A new report published by Lloyd’s of London and Chatham House has called for regulatory caution and the need for increased research into the risks posed by future development in the Arctic
According to the Risk Insight Report, the Arctic will be the focus of ‘substantial investment’ within the next decade – possibly to the tune of $100bn. However, the report points out that gaps in regulatory structures, infrastructure and scientific research pose real risks to “the trajectory and speed of Arctic economic development”.
The report points to the need for far greater research into the Arctic environment, particularly in respect of the effects of climate change, so that Governments and private companies will be able to pursue ‘safer economic activity’ by being better able to manage their own risks.
Even with greater scientific knowledge, the report recognizes that the combination of increased environmental impact and heightened political sensitivity to disasters will make development challenging.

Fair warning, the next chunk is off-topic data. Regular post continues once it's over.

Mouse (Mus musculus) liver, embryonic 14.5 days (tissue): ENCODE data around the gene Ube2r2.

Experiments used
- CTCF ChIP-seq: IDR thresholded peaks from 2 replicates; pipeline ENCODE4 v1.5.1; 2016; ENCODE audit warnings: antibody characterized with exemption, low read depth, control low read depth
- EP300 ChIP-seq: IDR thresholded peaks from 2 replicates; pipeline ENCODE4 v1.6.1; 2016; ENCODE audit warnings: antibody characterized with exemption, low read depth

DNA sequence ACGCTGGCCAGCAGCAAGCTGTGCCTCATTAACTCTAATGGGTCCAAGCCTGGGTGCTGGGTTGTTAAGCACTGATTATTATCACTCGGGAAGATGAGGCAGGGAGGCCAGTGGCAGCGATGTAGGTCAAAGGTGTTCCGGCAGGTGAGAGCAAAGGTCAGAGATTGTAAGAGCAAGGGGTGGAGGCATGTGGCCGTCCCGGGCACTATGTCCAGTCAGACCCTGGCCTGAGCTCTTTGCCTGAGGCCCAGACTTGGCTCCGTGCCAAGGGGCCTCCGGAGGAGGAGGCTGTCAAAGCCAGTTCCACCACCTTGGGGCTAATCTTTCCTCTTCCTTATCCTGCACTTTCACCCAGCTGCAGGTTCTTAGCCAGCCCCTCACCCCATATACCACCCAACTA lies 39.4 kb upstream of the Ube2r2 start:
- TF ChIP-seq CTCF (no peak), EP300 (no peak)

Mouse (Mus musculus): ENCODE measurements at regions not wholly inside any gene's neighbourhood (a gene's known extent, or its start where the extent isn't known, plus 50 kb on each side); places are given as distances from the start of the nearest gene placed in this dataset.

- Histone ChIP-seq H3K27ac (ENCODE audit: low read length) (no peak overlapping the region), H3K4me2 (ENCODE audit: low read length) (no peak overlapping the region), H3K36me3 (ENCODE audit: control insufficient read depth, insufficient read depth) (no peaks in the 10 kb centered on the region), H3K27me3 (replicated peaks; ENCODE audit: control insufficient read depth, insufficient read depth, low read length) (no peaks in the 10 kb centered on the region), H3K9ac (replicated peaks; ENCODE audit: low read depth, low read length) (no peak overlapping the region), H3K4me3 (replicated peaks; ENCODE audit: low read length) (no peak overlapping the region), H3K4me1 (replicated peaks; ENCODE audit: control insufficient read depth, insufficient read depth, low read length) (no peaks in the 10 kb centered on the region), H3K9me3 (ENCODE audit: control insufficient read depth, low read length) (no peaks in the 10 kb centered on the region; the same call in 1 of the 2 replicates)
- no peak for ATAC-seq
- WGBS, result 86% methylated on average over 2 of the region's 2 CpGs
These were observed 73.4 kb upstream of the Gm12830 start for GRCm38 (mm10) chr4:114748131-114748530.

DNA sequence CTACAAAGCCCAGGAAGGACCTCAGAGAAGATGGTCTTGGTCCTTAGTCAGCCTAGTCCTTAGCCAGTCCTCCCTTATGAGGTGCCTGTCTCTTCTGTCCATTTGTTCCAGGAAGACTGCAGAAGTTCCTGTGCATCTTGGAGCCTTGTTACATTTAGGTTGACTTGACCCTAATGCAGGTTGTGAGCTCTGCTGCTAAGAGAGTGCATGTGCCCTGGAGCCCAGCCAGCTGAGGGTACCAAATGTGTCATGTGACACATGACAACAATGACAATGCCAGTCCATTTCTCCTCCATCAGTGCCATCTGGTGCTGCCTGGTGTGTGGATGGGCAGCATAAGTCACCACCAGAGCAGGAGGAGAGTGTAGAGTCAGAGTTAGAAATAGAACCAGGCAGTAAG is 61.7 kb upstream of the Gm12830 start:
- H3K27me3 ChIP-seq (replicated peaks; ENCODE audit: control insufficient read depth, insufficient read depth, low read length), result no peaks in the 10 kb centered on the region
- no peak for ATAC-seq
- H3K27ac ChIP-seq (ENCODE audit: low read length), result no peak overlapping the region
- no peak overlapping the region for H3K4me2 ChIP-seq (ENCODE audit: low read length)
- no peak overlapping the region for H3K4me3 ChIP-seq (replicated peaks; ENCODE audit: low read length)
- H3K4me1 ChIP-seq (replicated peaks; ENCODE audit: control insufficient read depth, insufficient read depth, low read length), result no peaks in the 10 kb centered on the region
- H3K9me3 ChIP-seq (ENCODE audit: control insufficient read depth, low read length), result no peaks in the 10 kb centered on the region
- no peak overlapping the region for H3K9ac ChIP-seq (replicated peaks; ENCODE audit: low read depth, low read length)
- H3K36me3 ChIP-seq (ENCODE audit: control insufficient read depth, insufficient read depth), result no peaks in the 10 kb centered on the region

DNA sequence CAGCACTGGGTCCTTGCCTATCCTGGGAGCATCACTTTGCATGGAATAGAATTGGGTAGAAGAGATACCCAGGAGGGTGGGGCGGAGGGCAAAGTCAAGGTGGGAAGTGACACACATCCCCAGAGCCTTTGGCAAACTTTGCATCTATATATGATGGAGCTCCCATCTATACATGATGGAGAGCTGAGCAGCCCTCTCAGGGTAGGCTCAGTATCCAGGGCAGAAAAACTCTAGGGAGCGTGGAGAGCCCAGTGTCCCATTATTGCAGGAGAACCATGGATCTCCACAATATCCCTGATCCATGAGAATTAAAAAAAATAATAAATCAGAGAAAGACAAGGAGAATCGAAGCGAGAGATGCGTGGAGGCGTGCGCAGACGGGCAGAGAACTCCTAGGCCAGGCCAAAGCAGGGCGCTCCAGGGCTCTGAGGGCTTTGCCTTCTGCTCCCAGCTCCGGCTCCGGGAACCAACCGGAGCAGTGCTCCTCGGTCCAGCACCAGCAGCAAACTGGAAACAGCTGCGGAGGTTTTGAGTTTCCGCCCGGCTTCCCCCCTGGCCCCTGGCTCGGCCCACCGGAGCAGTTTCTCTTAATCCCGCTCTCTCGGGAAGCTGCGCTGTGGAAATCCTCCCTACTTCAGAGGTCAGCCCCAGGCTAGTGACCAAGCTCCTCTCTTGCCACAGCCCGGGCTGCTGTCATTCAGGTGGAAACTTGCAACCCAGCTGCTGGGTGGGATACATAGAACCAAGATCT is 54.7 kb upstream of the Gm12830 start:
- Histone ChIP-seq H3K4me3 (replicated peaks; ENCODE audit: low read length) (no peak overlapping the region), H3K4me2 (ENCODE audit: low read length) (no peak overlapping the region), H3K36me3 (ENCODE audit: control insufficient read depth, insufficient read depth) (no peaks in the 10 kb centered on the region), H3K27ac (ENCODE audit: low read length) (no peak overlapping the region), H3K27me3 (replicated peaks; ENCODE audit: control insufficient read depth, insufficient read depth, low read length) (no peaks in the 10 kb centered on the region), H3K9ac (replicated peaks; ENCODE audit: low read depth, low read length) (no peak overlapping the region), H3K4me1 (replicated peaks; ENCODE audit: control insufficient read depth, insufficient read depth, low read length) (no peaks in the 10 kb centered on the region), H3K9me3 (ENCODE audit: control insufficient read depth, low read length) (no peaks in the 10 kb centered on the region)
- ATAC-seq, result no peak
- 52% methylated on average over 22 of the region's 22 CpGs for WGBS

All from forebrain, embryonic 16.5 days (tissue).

The impact of catastrophic events, such as an oil spill or shipwreck, is highlighted as being one of the greatest threats to Governments and businesses due to the potential environmental consequences and the difficulty and cost of clean-up may be ‘significantly greater’.
It is also suggested that the Arctic Council (Canada, Denmark, Finland, Iceland, Norway, Russia, Sweden and the United States), in conjunction with various industry groups, begin formulating rules and regulations on what constitutes appropriate development.
The paper concludes that risk managers and insurers will play a major part in Arctic development, and that companies operating in the Arctic in the future will require the most robust of risk management frameworks and processes.
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